From Waterloo to Tokyo
Jeff Wentworth (BASc ’06) recalls virtually every co-op term helping him not only advance his technical skills, but also improve his communication skills and ability to collaborate in an office environment. But there was one work term that took his development to a whole new level.
In the middle of his degree, Wentworth packed his bags and moved to Japan for a year – an experience that took him out of his comfort zone. At the time, there was no Google Translate or Google Maps and, for Wentworth, it was both wonderful and lonely.
Immersed in an unfamiliar culture, job and place, Wentworth uncovered new skills and independence that he would use in his future life and career. He enjoyed the experience so much that he moved back to Japan shortly after graduating. He thought he’d stay for a couple years.
Fifteen years later, he’s still in Tokyo, where he founded Curvegrid with William Metcalfe (BMath ’04), whom he met during that international co-op term. Wentworth and Metcalfe now find themselves on the other side of the co-op process, hiring students who have an interest in international travel and cultures. They try to make the experience as smooth and rewarding as possible, reimbursing students for plane tickets and helping them secure visas and other necessities. They even offer two weeks of vacation, so students can make the most of their time in a new country.
“This is our way of paying it forward,” Wentworth says. “We hope they have a similar cultural experience to the one we enjoyed as students.”
Valued members of the team and community
In her final work term, Jessica Bondy (BA ’08, MA ’13) felt like she was more than a co-op student at the Royal Ottawa Hospital: “I was very much a member of the team, and my experience was valued. It was an incredible opportunity to test out my professional skills, understand the complexity of working in healthcare, and ask myself some important questions, like, ‘Why do I want to get into this work?’ and ‘What are my passions?’”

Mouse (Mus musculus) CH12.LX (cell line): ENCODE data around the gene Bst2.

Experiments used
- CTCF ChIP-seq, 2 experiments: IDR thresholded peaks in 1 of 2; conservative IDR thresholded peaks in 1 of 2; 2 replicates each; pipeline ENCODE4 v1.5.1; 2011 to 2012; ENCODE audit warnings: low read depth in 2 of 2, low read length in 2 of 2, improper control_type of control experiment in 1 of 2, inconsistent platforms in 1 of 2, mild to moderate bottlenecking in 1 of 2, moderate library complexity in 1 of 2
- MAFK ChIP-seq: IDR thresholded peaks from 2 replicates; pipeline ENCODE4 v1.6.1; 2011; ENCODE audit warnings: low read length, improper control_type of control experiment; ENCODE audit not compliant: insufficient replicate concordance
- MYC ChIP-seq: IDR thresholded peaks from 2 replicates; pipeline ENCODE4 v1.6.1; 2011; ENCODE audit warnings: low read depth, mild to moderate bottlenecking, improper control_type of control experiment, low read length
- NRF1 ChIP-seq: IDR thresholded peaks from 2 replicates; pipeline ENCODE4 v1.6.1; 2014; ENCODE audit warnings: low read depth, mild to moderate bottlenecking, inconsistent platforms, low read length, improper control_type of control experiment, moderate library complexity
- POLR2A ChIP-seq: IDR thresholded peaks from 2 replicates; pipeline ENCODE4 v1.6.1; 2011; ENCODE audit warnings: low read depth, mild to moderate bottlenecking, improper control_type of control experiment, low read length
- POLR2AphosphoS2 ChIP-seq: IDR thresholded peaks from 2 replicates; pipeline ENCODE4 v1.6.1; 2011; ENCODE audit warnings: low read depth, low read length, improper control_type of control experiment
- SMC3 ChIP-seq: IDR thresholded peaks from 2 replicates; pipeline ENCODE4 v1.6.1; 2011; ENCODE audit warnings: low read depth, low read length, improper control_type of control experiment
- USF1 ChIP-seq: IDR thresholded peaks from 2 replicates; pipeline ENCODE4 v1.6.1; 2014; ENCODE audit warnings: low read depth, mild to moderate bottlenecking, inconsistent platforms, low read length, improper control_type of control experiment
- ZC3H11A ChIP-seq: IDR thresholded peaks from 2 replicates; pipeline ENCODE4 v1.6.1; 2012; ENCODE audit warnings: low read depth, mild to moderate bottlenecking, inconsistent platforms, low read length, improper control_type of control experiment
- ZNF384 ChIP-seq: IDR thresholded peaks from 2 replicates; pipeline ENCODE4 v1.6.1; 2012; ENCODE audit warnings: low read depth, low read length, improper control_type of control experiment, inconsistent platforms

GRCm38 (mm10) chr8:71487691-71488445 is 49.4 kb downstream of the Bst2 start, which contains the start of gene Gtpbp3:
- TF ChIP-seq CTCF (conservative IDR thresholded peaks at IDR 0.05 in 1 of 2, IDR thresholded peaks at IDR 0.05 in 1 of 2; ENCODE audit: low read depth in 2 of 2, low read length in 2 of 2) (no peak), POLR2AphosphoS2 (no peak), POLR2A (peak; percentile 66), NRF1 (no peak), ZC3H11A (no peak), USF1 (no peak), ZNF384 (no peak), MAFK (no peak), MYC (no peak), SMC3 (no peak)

Today, Bondy is still focused on serving others through her work. As the Housing Services Director at Waterloo Region’s House of Friendship, she draws on the skills and dedication she developed in her work terms. As a co-op employer, and previous co-op student, she knows the tremendous value students can bring to a non-profit organization.
Co-op students are important members of our team. The new ideas that students bring, the fresh perspective – tech-savvy approaches, ability to use data – it’s incredible to see the things they can help us with.
“We believe in a place where everyone can belong and thrive, and that includes our staff,” she explains. “Co-op students are important members of our team. The new ideas that students bring, the fresh perspective – tech-savvy approaches, ability to use data – it’s incredible to see the things they can help us with.”
Through multiple roles and projects, Bondy has seen students leave an important mark in House of Friendship programming and the community they serve. She’s quick to mention the growth she sees in the students as well: “Students who work with us get exposure to some very challenging ways of life and complicated social issues like homelessness, addiction, mental health challenges and poverty. When folks work for House of Friendship, they also learn what it means to be a member of a community. It’s a true joy to see someone’s thoughts shift and to see them develop an interest in non-profit work. It gives me more energy to do the difficult things in my job.”
Finding the right fit
Before his first co-op term, thought he wanted a career in geographic information systems (GIS). Hardatt took elective courses on the topic and for his first work term, he found a job where he could focus on GIS.
“I thought I wanted to do this for the rest of my life,” he explains. “But after working and studying GIS for a year, I realized maybe this isn’t actually what I want to do.”
For subsequent co-op terms, he shifted his focus and found a new passion. While at the City of Hamilton, he worked on the team that was planning and implementing the City’s new bike share program. He enjoyed this work so much that he returned to the City of Hamilton for a later co-op term, and eventually a full-time job with a local consulting firm, IBI Group. Today, he’s a passionate consultant focusing on bringing micro-mobility systems, including bike-sharing and e-scooter programs to communities across Ontario. He’s also a regular user of the Hamilton bike share program that he helped implement.
Without co-op, Hardatt knows he might have spent his degree preparing for a career that wasn’t the right fit. When he works with co-op students today, this experience is always top of mind: “While I’m super passionate about micro-mobility, I realize that this might not be what our co-op students are feeling. I encourage them to give this field of work an honest try, ask questions as they come up, and talk openly about their thoughts. That way, I can work with their interests and tailor their tasks to their individual goals.”
Hardatt hopes his open approach helps them do their best work at IBI Group, but also in the future. It’s part of the process to build a fulfilling career.